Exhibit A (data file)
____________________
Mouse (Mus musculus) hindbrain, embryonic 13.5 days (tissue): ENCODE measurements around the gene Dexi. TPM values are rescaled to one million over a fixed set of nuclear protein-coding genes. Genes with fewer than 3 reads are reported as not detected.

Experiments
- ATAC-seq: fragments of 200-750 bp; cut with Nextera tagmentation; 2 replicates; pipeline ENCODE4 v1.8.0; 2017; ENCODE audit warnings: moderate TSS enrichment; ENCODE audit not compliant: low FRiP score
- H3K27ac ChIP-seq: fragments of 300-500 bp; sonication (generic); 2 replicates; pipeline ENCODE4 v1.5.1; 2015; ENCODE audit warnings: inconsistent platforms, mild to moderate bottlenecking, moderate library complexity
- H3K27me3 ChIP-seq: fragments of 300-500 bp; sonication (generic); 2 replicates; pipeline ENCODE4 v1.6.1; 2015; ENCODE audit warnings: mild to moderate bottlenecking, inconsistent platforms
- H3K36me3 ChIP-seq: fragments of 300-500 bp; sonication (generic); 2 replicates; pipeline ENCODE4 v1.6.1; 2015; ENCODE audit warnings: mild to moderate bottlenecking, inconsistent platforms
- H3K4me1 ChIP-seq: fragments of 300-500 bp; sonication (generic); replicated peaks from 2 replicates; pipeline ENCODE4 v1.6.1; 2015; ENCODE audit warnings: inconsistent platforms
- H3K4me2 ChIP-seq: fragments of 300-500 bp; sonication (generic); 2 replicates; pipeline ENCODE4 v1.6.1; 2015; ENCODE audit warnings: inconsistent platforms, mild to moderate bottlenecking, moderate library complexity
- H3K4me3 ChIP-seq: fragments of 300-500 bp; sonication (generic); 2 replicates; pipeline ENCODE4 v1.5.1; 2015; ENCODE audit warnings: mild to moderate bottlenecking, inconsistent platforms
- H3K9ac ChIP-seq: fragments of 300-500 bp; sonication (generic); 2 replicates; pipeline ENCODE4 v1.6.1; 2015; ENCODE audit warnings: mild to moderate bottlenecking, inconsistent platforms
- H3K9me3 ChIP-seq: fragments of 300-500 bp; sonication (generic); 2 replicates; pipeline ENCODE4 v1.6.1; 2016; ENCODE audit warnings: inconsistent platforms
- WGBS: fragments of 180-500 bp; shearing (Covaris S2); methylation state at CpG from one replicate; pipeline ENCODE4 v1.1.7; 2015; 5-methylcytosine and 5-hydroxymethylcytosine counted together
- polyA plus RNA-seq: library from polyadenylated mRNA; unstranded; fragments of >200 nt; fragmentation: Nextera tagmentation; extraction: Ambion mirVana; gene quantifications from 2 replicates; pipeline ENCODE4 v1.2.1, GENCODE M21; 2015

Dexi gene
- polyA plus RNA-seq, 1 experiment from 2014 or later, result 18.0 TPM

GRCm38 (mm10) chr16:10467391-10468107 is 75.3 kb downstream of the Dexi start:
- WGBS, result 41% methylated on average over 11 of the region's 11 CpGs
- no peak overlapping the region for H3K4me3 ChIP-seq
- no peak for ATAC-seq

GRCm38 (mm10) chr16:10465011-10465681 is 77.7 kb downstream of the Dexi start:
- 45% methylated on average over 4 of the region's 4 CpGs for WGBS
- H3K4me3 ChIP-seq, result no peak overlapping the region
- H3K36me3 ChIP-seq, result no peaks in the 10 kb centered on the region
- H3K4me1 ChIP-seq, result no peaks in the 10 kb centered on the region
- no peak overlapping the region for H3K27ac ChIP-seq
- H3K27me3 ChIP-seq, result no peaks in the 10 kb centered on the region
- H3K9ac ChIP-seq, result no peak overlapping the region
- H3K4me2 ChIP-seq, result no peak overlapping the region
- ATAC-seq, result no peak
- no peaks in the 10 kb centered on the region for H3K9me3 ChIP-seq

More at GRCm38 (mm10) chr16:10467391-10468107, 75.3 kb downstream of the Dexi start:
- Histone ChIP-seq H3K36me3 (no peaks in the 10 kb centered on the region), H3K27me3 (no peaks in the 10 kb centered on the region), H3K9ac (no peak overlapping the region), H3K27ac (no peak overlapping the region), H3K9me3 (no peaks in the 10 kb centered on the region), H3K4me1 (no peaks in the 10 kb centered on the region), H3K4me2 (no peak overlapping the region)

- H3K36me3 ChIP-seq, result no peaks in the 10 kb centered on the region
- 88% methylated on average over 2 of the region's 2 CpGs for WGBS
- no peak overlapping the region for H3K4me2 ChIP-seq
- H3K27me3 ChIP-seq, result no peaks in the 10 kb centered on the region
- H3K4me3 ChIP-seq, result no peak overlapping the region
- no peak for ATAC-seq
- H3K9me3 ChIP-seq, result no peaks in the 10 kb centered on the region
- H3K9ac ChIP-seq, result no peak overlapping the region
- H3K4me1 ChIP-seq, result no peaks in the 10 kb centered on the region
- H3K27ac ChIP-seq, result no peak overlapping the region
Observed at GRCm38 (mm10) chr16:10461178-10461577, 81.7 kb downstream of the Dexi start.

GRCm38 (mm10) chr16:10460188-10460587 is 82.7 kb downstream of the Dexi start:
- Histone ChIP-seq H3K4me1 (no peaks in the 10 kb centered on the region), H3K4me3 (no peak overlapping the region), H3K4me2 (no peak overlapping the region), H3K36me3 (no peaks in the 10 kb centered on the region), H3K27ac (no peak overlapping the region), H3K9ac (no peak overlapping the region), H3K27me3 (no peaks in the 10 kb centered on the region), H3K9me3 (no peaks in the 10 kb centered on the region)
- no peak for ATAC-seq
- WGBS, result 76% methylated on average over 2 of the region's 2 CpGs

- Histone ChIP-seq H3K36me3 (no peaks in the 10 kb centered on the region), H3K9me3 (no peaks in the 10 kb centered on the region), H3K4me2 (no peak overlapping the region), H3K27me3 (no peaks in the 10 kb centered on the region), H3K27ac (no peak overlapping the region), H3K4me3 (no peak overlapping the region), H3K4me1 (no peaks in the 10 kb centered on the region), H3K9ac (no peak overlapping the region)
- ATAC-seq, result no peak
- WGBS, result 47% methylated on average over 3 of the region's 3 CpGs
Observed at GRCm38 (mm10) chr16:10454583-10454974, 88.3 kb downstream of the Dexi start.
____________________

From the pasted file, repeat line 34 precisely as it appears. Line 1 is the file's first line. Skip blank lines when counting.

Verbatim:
- 88% methylated on average over 2 of the region's 2 CpGs for WGBS